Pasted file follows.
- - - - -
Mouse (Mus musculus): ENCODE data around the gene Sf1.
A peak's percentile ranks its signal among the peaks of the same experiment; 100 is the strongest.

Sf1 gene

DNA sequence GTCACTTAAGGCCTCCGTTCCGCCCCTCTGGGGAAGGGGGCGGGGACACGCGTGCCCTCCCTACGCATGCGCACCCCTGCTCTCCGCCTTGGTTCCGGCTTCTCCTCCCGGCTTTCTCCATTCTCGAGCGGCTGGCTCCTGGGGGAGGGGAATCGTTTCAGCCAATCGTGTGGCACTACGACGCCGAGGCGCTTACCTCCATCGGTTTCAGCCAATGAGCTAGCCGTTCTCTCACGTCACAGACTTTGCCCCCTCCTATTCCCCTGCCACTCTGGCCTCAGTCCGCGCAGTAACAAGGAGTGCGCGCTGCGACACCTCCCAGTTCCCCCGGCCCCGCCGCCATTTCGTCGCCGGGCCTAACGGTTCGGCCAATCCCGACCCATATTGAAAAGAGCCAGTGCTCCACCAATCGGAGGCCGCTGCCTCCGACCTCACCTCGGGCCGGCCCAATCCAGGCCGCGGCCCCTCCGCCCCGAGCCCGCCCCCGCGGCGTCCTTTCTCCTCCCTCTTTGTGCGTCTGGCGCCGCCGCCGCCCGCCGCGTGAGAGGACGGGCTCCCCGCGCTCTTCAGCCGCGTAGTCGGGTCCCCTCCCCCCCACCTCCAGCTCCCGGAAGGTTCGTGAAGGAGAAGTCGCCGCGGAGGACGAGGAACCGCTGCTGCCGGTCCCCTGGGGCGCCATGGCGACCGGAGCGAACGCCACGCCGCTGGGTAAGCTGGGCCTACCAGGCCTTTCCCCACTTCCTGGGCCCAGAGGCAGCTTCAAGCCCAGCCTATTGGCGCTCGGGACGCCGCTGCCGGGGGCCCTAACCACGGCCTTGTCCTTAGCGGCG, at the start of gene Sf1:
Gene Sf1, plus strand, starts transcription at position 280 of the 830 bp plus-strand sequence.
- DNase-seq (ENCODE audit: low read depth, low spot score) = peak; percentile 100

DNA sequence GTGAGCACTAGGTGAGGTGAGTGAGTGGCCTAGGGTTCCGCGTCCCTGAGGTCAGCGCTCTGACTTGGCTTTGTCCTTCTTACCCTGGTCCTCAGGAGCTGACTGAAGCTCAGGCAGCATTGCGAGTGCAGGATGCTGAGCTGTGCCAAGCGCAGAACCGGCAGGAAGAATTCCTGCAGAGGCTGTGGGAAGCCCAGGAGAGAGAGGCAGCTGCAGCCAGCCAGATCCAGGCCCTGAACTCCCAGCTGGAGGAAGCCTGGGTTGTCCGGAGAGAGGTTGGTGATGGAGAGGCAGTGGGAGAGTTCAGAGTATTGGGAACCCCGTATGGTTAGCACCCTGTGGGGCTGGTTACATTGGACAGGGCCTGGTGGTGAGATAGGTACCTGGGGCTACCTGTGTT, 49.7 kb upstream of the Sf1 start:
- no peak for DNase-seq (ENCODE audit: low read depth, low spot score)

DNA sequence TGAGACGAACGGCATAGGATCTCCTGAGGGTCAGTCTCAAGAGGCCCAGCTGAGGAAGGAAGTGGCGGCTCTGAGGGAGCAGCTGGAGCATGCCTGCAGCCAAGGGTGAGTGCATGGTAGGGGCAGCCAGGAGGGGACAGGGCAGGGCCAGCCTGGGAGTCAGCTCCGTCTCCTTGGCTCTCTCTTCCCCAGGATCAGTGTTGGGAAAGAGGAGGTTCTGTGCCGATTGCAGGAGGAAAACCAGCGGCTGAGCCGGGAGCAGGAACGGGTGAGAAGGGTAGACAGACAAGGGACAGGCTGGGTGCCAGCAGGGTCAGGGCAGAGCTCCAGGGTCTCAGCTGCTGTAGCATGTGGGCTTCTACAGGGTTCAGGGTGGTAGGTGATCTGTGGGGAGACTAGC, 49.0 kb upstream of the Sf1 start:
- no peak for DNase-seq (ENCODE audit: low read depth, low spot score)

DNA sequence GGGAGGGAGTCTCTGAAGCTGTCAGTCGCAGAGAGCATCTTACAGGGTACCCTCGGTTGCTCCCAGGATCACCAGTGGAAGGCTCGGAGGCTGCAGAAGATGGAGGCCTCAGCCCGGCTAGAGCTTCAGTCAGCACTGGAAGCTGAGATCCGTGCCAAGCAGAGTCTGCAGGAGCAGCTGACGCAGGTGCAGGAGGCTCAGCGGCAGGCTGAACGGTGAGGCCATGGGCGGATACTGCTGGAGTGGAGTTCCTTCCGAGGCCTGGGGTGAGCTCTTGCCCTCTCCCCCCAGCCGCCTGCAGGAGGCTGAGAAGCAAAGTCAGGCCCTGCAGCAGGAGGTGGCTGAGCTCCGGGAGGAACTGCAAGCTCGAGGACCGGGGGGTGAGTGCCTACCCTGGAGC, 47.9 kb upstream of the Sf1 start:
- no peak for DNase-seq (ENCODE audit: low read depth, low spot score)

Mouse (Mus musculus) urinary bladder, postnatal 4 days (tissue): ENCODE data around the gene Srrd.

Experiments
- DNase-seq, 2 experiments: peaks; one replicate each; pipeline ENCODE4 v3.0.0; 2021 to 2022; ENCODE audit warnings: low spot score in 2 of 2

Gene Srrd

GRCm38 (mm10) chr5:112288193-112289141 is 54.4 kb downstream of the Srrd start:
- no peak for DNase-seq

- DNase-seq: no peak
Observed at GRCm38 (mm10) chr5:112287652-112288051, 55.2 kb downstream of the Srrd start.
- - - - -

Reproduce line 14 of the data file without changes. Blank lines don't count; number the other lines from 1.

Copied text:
Experiments